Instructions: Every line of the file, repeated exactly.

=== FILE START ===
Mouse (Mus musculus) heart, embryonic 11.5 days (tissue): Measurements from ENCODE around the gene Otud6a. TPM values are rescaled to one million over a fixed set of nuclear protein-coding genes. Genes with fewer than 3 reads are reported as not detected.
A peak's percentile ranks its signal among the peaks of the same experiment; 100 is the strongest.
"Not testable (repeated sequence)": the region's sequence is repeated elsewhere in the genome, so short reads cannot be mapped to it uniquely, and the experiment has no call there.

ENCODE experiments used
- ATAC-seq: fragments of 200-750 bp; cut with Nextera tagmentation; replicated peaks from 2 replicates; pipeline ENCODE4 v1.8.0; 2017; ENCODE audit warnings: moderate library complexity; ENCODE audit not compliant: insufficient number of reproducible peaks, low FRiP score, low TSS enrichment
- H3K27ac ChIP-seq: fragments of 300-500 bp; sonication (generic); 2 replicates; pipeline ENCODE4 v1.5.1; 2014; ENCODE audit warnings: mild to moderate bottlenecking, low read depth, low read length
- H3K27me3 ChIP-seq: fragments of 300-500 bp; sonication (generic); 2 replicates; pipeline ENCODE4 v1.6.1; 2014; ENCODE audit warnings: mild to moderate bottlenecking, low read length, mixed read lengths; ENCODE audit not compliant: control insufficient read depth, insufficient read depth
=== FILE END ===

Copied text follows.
Mouse (Mus musculus) heart, embryonic 11.5 days (tissue): Measurements from ENCODE around the gene Otud6a. TPM values are rescaled to one million over a fixed set of nuclear protein-coding genes. Genes with fewer than 3 reads are reported as not detected.
A peak's percentile ranks its signal among the peaks of the same experiment; 100 is the strongest.
"Not testable (repeated sequence)": the region's sequence is repeated elsewhere in the genome, so short reads cannot be mapped to it uniquely, and the experiment has no call there.

ENCODE experiments used
- ATAC-seq: fragments of 200-750 bp; cut with Nextera tagmentation; replicated peaks from 2 replicates; pipeline ENCODE4 v1.8.0; 2017; ENCODE audit warnings: moderate library complexity; ENCODE audit not compliant: insufficient number of reproducible peaks, low FRiP score, low TSS enrichment
- H3K27ac ChIP-seq: fragments of 300-500 bp; sonication (generic); 2 replicates; pipeline ENCODE4 v1.5.1; 2014; ENCODE audit warnings: mild to moderate bottlenecking, low read depth, low read length
- H3K27me3 ChIP-seq: fragments of 300-500 bp; sonication (generic); 2 replicates; pipeline ENCODE4 v1.6.1; 2014; ENCODE audit warnings: mild to moderate bottlenecking, low read length, mixed read lengths; ENCODE audit not compliant: control insufficient read depth, insufficient read depth